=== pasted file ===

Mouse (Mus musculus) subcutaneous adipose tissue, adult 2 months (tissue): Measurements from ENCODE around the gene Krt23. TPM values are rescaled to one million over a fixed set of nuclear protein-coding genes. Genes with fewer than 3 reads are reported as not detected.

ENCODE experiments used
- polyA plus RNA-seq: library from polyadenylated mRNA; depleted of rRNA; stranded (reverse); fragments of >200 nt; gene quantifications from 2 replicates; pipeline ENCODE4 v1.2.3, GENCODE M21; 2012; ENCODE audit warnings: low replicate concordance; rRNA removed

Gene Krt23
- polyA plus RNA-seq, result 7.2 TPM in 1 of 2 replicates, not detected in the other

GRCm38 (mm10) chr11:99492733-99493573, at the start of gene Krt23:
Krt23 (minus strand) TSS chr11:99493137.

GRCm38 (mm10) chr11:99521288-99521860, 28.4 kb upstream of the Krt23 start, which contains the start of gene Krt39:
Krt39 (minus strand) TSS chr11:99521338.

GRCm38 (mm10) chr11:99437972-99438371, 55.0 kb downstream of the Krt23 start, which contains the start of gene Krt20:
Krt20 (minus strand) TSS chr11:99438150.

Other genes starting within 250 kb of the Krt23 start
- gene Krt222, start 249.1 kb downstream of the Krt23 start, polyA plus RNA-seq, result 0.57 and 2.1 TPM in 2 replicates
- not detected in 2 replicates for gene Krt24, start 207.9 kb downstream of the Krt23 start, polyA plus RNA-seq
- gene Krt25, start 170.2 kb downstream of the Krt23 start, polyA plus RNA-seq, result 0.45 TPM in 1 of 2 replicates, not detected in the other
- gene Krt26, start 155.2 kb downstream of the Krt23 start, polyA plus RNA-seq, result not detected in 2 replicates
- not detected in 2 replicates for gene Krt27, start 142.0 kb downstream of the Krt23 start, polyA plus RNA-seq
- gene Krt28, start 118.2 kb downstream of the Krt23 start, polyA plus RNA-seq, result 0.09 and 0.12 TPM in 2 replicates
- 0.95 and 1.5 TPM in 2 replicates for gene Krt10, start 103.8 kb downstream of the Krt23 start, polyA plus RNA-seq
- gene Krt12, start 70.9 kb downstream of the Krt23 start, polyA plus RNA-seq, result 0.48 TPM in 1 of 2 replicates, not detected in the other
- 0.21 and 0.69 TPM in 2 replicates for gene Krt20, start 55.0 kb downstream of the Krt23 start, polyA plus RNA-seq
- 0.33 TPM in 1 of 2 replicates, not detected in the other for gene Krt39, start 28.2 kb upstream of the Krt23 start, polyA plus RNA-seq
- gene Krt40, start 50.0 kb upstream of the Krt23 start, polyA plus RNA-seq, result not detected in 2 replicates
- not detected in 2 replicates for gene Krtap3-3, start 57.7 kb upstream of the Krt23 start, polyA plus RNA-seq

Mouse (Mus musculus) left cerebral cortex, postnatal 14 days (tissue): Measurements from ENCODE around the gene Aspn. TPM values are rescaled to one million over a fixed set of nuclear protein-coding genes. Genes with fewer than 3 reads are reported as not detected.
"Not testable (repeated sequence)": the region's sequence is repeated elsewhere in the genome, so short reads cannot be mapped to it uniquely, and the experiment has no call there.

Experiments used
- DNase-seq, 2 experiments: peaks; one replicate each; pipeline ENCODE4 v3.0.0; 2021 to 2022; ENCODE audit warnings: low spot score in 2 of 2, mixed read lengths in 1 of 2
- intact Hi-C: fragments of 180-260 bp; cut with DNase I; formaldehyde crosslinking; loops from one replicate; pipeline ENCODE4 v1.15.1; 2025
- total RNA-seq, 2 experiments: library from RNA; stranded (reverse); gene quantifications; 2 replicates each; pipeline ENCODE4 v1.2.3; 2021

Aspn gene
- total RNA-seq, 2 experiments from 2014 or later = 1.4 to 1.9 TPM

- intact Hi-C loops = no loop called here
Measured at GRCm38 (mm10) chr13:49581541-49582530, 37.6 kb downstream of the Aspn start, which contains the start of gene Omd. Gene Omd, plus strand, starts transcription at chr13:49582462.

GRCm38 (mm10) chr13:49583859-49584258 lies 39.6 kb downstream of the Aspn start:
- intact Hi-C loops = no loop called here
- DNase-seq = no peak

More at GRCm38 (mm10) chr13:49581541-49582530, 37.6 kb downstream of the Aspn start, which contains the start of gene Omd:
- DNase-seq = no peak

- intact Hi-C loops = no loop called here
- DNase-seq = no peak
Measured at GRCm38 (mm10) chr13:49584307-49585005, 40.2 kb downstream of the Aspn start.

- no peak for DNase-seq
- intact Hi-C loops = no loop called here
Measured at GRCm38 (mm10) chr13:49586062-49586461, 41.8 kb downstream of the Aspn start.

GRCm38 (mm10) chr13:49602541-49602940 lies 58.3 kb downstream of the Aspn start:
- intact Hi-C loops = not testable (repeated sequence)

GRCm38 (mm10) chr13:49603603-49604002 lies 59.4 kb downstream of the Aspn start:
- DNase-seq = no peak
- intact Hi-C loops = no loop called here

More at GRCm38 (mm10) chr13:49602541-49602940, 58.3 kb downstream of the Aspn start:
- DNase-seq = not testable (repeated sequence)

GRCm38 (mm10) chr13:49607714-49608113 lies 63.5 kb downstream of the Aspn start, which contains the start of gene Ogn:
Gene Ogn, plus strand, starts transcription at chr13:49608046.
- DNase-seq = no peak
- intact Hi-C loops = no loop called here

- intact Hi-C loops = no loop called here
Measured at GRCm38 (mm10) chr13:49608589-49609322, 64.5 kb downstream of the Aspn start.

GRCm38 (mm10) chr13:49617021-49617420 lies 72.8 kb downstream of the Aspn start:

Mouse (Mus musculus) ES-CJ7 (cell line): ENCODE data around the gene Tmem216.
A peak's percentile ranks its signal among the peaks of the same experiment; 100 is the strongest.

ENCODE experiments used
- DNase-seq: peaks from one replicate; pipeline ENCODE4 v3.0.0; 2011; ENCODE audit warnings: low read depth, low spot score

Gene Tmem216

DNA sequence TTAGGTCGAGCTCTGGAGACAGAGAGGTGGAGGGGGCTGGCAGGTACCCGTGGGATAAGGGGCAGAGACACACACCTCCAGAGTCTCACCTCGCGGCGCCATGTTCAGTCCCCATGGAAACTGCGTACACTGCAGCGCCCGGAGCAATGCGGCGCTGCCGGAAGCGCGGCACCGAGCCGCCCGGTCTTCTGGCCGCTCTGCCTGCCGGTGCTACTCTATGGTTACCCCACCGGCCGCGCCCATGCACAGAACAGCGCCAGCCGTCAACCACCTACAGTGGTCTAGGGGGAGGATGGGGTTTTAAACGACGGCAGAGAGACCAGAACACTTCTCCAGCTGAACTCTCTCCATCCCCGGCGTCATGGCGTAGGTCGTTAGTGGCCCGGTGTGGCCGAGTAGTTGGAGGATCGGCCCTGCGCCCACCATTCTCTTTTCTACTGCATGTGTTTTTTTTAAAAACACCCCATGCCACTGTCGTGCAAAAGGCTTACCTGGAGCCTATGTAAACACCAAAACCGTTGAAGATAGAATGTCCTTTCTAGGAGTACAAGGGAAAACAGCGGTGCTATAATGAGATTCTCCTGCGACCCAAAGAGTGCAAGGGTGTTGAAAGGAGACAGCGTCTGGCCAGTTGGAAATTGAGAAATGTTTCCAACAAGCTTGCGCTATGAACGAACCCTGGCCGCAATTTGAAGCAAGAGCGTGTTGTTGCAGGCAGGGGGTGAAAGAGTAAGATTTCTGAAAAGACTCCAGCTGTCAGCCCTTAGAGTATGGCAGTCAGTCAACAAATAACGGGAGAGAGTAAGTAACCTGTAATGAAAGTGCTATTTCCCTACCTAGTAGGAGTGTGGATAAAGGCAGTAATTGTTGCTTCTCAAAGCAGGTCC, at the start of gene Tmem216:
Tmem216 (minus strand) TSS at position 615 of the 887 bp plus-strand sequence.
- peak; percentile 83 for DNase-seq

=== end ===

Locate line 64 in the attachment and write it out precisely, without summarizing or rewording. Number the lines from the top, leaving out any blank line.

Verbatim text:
Gene Tmem216